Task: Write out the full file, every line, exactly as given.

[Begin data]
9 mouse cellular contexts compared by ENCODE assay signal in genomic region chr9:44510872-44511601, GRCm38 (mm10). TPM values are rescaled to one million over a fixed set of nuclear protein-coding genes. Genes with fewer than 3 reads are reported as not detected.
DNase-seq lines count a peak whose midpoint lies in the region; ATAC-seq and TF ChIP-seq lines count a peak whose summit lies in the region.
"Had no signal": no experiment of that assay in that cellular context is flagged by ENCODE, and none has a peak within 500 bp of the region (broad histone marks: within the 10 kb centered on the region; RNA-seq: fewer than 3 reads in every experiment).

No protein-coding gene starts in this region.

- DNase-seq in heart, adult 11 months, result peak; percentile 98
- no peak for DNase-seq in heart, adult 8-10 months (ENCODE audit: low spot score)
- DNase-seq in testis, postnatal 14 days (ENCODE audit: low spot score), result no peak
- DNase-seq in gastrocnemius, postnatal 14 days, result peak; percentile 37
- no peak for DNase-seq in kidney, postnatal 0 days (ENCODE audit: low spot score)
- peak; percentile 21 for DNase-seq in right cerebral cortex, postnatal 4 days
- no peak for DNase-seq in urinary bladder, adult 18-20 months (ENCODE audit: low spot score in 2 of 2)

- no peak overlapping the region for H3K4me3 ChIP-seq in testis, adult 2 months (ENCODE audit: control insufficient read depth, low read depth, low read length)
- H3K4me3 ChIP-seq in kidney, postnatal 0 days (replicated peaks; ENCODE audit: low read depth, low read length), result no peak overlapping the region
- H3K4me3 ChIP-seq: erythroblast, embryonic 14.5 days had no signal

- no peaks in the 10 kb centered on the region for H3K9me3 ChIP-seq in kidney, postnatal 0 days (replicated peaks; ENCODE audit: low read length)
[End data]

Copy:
9 mouse cellular contexts compared by ENCODE assay signal in genomic region chr9:44510872-44511601, GRCm38 (mm10). TPM values are rescaled to one million over a fixed set of nuclear protein-coding genes. Genes with fewer than 3 reads are reported as not detected.
DNase-seq lines count a peak whose midpoint lies in the region; ATAC-seq and TF ChIP-seq lines count a peak whose summit lies in the region.
"Had no signal": no experiment of that assay in that cellular context is flagged by ENCODE, and none has a peak within 500 bp of the region (broad histone marks: within the 10 kb centered on the region; RNA-seq: fewer than 3 reads in every experiment).

No protein-coding gene starts in this region.

- DNase-seq in heart, adult 11 months, result peak; percentile 98
- no peak for DNase-seq in heart, adult 8-10 months (ENCODE audit: low spot score)
- DNase-seq in testis, postnatal 14 days (ENCODE audit: low spot score), result no peak
- DNase-seq in gastrocnemius, postnatal 14 days, result peak; percentile 37
- no peak for DNase-seq in kidney, postnatal 0 days (ENCODE audit: low spot score)
- peak; percentile 21 for DNase-seq in right cerebral cortex, postnatal 4 days
- no peak for DNase-seq in urinary bladder, adult 18-20 months (ENCODE audit: low spot score in 2 of 2)

- no peak overlapping the region for H3K4me3 ChIP-seq in testis, adult 2 months (ENCODE audit: control insufficient read depth, low read depth, low read length)
- H3K4me3 ChIP-seq in kidney, postnatal 0 days (replicated peaks; ENCODE audit: low read depth, low read length), result no peak overlapping the region
- H3K4me3 ChIP-seq: erythroblast, embryonic 14.5 days had no signal

- no peaks in the 10 kb centered on the region for H3K9me3 ChIP-seq in kidney, postnatal 0 days (replicated peaks; ENCODE audit: low read length)